I'm reading Edward Feser's book Five Proofs of the Existence of God. On pages 32-33 he introduces the principle of proportionate causality (PPC). I'm having trouble understanding what precisely virtual and eminent causes (of a form) are. He gives an example, but from the example I'm still not clear what the precise definition is supposed to be, or even what the difference between eminent and virtual causes are supposed to be.

Here's what he writes:

Let’s now say a little more about cause and effect. We’ve noted that when something is either changed or caused to exist, a potential is actualized, and that something already actual must be what actualizes it. This is sometimes called the principle of causality. A further point to make about cause and effect is that whatever is in some effect must in some way or other be in the cause, even if not always in the same way. For a cause cannot give what it does not have to give. This is sometimes called the principle of proportionate causality.

Suppose, for example, that I give you $20. The effect in this case is your having the $20, and I am the cause of this effect. But the only way I can cause that effect is if I have the $20 to give you in the first place. Now there are several ways in which I might have it. I might have a $20 bill in my wallet, or two $10 bills, or four $5 bills. Or I may have no money in my wallet, but do have $20 in my bank account and write you a check. Or I may not have even that, but I am able to borrow the $20 from someone else, or work for it, so that I can go on to give it to you. Or perhaps I have a friend who has a key to the U.S. Treasury printing press and I get him to run off an official $20 bill for me to give to you. Or to take an even more farfetched scenario, suppose that in order to guarantee that you get that $20 I somehow convince Congress to pass a law which permits me personally to manufacture my own $20 bills. These are all various ways in which I might in theory give you $20. But if none of these ways are available to me, then I can’t do it.

Again, these are different ways in which the cause may have what is in the effect. When I myself have a $20 bill ready to hand and I cause you to have it, what is in the effect was in the cause formally, to use some traditional jargon. That is to say, I myself was an instance of the form or pattern of having a $20 bill, and I caused you to become another instance of that form or pattern. When I don’t have the $20 bill ready to hand but I do have at least $20 credit in my bank account, you might say that what was in the effect was in that case in the cause virtually. For though I didn’t actually have the $20 on hand, I did have the power to get hold of it. And when I get Congress to grant me the power to manufacture $20 bills, you might say (once again to use some traditional jargon) that I had the $20 eminently. Because in that case, I not only have the power to acquire already-existing $20 bills, but the more “eminent” power of causing them to exist in the first place. When it is said, then, that what is in an effect must in some way be in its cause, what is meant is that it must be in the cause at least “virtually” or “eminently” even if not “formally”.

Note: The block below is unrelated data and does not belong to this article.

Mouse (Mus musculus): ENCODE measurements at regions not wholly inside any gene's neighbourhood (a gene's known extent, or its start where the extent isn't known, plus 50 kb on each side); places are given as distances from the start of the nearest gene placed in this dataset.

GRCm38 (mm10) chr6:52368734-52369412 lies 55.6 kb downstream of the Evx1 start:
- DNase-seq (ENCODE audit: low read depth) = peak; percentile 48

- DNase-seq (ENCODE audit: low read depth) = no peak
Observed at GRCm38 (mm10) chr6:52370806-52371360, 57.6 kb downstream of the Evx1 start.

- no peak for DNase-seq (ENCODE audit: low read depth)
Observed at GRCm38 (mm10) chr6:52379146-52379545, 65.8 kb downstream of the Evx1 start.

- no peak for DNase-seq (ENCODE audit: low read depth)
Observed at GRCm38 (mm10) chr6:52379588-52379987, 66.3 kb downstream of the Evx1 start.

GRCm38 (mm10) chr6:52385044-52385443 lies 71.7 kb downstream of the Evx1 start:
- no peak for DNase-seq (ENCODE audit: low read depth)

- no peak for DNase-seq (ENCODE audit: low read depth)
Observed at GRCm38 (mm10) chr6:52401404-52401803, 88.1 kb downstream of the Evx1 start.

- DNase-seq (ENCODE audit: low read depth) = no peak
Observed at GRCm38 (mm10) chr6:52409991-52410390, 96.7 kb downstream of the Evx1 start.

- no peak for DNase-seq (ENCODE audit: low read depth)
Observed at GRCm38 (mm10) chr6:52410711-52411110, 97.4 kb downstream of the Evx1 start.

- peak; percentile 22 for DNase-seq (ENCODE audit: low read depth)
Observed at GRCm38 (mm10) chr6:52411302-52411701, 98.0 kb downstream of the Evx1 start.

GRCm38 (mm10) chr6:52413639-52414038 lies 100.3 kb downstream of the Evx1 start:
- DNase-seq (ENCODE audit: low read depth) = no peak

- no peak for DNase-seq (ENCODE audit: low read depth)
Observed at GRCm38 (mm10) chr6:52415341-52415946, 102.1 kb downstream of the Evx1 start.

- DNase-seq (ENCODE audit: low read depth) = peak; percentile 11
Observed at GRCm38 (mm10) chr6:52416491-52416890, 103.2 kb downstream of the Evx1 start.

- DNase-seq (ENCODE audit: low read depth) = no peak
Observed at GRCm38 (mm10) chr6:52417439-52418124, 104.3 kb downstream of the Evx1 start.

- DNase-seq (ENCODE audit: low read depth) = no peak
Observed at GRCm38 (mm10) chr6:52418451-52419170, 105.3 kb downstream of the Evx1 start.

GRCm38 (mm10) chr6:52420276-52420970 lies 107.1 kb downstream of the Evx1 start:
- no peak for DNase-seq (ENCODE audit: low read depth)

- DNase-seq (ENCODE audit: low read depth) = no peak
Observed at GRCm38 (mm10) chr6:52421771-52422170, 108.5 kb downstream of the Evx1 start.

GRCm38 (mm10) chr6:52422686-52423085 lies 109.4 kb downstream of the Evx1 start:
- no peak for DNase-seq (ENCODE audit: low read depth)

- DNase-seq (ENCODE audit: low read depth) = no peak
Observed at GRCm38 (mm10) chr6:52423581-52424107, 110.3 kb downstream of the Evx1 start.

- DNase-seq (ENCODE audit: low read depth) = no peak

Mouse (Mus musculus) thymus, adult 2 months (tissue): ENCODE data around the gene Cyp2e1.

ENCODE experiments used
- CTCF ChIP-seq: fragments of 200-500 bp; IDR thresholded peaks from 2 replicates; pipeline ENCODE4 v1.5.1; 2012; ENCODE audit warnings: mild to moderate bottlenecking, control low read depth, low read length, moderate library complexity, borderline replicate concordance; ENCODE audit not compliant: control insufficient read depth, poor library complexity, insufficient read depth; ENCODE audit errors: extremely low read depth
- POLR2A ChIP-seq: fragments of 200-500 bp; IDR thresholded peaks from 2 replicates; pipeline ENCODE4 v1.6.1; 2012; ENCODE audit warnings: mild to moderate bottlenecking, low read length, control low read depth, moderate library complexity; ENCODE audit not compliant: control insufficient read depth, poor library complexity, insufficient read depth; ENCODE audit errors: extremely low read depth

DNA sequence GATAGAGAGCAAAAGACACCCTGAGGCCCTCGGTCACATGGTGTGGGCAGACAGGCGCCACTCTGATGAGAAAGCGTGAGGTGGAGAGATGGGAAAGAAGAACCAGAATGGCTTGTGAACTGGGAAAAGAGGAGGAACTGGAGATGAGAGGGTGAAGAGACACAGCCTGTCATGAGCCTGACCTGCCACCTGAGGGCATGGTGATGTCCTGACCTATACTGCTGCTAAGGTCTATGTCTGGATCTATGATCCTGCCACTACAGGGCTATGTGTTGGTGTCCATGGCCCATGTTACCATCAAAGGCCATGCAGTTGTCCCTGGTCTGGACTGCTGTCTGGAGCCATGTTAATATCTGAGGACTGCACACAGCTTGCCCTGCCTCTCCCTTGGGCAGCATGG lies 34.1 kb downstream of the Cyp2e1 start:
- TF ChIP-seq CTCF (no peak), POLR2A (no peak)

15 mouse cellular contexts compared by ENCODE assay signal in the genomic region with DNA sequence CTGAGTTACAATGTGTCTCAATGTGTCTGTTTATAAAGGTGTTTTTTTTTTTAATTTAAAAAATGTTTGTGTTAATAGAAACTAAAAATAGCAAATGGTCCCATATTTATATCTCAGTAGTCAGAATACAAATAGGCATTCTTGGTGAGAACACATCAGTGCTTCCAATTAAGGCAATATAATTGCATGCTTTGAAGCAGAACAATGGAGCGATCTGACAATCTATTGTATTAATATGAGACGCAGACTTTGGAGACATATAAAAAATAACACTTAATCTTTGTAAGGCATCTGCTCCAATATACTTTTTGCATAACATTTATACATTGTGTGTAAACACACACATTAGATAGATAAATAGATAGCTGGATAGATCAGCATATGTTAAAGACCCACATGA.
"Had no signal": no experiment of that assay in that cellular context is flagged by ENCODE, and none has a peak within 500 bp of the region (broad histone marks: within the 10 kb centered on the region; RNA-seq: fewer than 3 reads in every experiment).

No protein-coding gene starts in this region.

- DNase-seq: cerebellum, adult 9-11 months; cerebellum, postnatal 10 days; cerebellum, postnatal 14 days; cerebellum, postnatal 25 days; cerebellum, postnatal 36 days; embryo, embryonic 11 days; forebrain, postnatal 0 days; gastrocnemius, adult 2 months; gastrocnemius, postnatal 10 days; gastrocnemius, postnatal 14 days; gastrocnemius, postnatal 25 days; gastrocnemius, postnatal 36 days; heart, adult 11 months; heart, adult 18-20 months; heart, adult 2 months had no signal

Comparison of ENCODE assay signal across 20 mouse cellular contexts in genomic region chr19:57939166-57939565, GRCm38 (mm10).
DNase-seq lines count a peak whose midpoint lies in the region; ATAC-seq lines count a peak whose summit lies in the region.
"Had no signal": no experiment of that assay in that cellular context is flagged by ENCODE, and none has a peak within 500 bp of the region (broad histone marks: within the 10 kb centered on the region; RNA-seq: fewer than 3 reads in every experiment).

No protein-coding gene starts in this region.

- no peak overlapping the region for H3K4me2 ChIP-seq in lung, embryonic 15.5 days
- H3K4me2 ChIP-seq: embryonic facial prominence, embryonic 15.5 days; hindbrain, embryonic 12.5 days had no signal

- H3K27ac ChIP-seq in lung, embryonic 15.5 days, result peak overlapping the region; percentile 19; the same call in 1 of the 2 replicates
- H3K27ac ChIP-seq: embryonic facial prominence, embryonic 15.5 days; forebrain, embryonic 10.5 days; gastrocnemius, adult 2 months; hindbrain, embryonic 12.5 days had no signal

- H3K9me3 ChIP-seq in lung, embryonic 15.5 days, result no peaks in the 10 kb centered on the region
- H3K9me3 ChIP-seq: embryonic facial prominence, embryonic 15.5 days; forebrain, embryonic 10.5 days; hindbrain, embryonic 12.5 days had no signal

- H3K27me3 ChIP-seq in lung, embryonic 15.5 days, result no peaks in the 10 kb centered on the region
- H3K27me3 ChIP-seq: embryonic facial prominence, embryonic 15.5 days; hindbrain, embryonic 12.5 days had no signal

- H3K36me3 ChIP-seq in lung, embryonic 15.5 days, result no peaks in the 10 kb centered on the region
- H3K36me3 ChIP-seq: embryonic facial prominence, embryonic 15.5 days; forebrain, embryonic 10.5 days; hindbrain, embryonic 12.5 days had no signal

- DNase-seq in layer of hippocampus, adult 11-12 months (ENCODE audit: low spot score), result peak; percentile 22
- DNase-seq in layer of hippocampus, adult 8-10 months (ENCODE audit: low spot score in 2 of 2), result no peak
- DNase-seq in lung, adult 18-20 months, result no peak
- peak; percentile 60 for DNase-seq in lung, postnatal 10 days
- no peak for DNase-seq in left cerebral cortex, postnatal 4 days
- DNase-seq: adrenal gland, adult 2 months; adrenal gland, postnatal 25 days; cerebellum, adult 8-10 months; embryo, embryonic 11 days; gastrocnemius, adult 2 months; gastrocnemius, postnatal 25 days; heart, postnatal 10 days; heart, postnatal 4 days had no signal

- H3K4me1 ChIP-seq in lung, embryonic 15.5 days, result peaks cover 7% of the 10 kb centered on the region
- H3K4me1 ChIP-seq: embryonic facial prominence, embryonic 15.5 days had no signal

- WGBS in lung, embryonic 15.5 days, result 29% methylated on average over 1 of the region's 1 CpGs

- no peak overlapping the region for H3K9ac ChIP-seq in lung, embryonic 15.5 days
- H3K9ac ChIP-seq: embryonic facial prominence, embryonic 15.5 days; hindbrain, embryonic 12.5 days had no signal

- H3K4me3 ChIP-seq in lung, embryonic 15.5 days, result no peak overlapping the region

Obviously virtual and eminent causes are there to make sure that "the obvious objection" to the PPC doesn't work. The obvious objection when hearing that "whatever is in some effect must in some way or other be in the cause" is to say stuff like things that are not hot can cause something to be hot, things which are not green can cause something green (mixing of blue and yellow paint for example), one does not need to have an injury to cause an injury, etc., etc. The defender of PPC would saying the forms of hot, green, or injury exist virtually or eminently in the cause(s)... I get that they want to say that the form exists "potentially" in its cause, but how is this to be understood precisely (i.e. not just by examples and analogies), and why is there both virtual and eminent causation?

[I'm tagging this with the "Aristotle" and "Aquinas" tags, since Feser himself is an Aristotelian-Thomist and big on scholastic metaphysics. Perhaps this principle is best understood in those metaphysical frameworks, and is discussed elsewhere in their works?]

  • 1
    Polivka in The Principle of Proportionate Causality does only slightly better:"It is called virtual if the perfection may be produced by a thing: an explosive charge “imparts velocity to a projectile” but it does not contain velocity as such... The term eminent is always used paired with virtual or formal (where virtual or formal become adverbs). It means that the perfection possessed by the cause is of a greater magnitude than the substance which is receiving the perfection". – Conifold Apr 16 at 20:05

Your Answer

By clicking “Post Your Answer”, you agree to our terms of service, privacy policy and cookie policy

Browse other questions tagged or ask your own question.